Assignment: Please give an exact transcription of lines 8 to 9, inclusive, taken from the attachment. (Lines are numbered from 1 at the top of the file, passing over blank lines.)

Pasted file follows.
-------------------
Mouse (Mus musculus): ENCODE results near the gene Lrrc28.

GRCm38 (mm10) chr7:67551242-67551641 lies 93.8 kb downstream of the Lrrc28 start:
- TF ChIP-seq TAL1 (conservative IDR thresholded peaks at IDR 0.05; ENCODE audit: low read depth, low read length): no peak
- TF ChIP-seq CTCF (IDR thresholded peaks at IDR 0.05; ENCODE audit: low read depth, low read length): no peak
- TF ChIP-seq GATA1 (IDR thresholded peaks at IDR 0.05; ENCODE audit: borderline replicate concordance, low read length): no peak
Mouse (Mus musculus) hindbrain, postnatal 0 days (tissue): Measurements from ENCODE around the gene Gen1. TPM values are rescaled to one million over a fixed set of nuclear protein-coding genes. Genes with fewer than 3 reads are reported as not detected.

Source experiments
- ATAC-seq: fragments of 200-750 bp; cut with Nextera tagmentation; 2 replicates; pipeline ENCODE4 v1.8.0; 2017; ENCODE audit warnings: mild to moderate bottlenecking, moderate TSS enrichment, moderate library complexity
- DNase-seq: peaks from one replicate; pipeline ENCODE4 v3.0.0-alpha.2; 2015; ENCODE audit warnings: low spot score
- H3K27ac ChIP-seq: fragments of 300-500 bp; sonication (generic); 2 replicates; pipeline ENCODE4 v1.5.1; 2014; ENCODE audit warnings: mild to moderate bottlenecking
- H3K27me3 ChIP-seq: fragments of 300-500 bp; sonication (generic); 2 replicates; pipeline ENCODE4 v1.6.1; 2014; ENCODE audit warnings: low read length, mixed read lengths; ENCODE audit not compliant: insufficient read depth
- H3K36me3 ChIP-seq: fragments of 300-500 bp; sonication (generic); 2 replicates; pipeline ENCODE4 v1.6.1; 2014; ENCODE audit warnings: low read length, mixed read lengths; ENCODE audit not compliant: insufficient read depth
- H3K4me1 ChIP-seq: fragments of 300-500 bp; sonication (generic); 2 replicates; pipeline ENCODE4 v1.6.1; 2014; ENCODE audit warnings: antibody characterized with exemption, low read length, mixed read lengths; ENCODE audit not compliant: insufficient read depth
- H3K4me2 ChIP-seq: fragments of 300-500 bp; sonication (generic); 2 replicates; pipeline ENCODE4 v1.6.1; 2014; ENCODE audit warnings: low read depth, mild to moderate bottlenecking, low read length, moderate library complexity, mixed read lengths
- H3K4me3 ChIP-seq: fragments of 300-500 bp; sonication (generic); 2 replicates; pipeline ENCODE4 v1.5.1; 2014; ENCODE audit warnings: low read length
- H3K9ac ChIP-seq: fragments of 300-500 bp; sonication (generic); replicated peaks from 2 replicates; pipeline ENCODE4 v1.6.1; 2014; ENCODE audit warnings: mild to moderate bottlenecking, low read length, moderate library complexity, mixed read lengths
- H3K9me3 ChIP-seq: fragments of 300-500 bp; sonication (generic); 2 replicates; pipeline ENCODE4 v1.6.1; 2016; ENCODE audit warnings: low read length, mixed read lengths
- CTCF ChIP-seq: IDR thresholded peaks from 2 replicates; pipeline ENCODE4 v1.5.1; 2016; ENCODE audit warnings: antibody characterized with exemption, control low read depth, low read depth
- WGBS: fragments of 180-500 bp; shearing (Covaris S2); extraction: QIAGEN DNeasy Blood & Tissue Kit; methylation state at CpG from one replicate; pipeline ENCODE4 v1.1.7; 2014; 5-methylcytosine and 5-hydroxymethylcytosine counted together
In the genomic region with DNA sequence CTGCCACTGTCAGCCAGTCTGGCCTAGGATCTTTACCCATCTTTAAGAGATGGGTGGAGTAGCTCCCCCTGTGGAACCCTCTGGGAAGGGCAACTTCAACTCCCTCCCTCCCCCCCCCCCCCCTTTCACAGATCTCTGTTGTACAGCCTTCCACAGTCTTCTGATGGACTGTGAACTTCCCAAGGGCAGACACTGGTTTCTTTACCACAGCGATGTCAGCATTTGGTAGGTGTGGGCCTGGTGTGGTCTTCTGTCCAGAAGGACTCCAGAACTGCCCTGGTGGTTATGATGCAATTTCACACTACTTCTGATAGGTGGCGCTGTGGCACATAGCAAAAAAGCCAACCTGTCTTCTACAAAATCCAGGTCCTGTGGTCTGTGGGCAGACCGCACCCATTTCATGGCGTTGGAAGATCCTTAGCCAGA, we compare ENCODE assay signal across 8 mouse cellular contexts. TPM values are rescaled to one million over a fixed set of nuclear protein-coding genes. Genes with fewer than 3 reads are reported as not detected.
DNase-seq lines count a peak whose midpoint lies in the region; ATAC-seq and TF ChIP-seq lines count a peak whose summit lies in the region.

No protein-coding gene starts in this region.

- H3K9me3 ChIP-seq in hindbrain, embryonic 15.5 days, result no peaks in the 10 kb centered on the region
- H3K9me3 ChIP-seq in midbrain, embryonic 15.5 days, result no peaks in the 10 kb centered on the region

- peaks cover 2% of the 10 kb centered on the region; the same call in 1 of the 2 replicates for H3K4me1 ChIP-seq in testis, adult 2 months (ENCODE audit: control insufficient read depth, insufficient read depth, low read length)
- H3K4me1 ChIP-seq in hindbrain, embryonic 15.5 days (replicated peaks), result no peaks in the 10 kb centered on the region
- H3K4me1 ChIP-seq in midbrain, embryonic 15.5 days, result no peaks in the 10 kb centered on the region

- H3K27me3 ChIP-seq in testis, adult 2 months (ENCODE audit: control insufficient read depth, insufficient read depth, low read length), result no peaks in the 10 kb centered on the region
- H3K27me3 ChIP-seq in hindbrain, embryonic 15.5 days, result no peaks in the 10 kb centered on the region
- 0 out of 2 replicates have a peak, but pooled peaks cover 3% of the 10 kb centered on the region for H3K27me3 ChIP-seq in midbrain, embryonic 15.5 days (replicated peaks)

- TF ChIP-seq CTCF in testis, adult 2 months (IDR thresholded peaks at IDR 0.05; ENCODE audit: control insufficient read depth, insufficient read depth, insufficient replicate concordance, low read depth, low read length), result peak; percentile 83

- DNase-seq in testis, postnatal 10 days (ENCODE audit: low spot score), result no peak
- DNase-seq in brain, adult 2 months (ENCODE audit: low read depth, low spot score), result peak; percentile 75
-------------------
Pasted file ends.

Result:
- ATAC-seq: fragments of 200-750 bp; cut with Nextera tagmentation; 2 replicates; pipeline ENCODE4 v1.8.0; 2017; ENCODE audit warnings: mild to moderate bottlenecking, moderate TSS enrichment, moderate library complexity
- DNase-seq: peaks from one replicate; pipeline ENCODE4 v3.0.0-alpha.2; 2015; ENCODE audit warnings: low spot score